Guest Post: Solving Our Sin Problem by Ray Hawk

(Note: I’ve never met Ray Hawk in person, but I have read his writings for many years. I have enjoyed a good connection with him electronically and appreciate him for so many reasons. Ray is on staff at the Campbell Street Church of Christ in Jackson, TN. I think you’ll find something important and biblical to think about in all of his writings. jd)


If I stump my toe and curse and ask God to forgive me, if I am truly repentant, He will.  However, if later in the day, a person cuts me off in traffic, causing me to almost have a wreck, and I yell some obscenity at him, have I really repented earlier?  Haven’t I continued to engage in the same sin?  What if, when I arrive home I step on my child’s toy and fall down, uttering another curse word?  How can God not hold those sins against me?  Haven’t I CONTINUED in that sin from morning until evening?  If He doesn’t hold it against me, why can’t I continue in that weakness without repenting and praying each time?  May I continue in sin that grace may abound (Romans 6:1)?

Paul’s divine reply is, “No,” or “God forbid.”  Some of the Roman brethren had the idea that one could continue in sin without any consequences.  The problem most have with Paul’s writings is not knowing the difference between one time sins and continual ones. For example, if a person decides there is nothing wrong in using filthy language and that no repentance on his part is needed, he has made that his life style.

We all have weakness of “the flesh.”  Paul did (Romans 7:14-20).  The person who says he doesn’t is a liar (1 John 1:8,10).  Usually we bring bad habits with us when we enter the body of Christ.  In our attempts to change, we sometimes take one step forward and two back.  Discouraging?  Often.  Yet, God forgives us because He knows our hearts and sees our progress.  Slow?  Yes.  But, it is progress.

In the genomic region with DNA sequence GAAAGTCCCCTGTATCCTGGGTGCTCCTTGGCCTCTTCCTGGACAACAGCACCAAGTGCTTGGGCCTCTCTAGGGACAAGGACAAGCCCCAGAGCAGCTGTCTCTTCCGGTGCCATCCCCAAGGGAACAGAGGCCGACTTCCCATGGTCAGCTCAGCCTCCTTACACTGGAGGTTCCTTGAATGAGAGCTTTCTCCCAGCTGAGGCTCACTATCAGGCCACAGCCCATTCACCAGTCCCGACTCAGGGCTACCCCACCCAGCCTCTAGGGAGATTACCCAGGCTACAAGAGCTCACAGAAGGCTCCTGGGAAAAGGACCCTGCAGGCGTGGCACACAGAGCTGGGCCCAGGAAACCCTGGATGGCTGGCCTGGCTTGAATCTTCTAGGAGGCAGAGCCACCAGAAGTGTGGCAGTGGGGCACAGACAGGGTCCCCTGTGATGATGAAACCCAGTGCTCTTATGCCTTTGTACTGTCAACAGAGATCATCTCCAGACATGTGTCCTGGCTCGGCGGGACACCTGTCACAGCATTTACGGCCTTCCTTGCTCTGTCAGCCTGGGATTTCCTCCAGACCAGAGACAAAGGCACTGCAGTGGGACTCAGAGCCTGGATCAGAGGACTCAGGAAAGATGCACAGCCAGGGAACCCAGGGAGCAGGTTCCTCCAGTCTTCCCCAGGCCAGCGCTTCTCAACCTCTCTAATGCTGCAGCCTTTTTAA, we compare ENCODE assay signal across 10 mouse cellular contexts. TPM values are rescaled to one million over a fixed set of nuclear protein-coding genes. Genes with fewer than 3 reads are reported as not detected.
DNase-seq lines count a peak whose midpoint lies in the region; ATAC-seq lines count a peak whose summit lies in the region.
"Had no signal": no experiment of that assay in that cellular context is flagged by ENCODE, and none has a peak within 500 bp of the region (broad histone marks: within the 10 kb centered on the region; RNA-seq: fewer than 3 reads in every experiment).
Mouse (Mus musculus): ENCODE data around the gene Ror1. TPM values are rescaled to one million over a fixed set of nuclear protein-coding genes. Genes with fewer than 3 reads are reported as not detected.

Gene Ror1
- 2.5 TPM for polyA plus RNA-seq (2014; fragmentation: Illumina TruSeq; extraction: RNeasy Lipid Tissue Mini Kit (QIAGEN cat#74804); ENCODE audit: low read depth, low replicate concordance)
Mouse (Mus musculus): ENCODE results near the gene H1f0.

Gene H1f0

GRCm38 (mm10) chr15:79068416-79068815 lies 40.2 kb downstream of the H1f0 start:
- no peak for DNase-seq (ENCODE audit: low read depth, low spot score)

Does God know your heart?  Yes.  Most of us are like Paul in that we don’t want to do something because we hate it, but we do it anyway.  Didn’t God know Paul’s heart?  He had a sin problem for which law keeping offered no spiritual relief.  He admitted this problem by writing, “Sin . . . . produced in me EVERY KIND of COVETOUS DESIRE”  (Romans 7:8 NIV).  If someone responded for prayer Sunday morning and stated the above, wouldn’t curiosity make you wonder what those “covetous desires” were?  A preacher, of all people, having “every kind of covetous desire.”  My, my, my!  Yet, we are just as guilty as Paul.  Regardless of what our sin is, IT IS A PROBLEM.  Attempting to solve it by assuming you can get your answer through law keeping will only end with failure and discouragement.

Our problem with forgiveness is believing we must reach a level of perfection making us WORTHY IN OUR OWN RIGHTS to go to heaven. This “perfection doctrine” believes that each time we sin, we lose our salvation and are no longer “in Christ.”  Due to that loss, we must quickly repent, confess, and ask God’s forgiveness.  When we do, we leave Satan’s  darkness and get back into the light of the body of Christ.  Due to that view, God will not forgive and forget until we get out of the darkness our sin has produced.  In that teaching, one is lost until he escapes the darkness.  The “doctrine” has no assurance, little or no hope of entering heaven, and discourages folks into giving up (Hebrews 6:4-6; 10:26-29; 2 Peter 2:19-22 TLB).  The moto becomes, “I’m going to hell anyway, I might as well enjoy the pleasures of sin for a season.”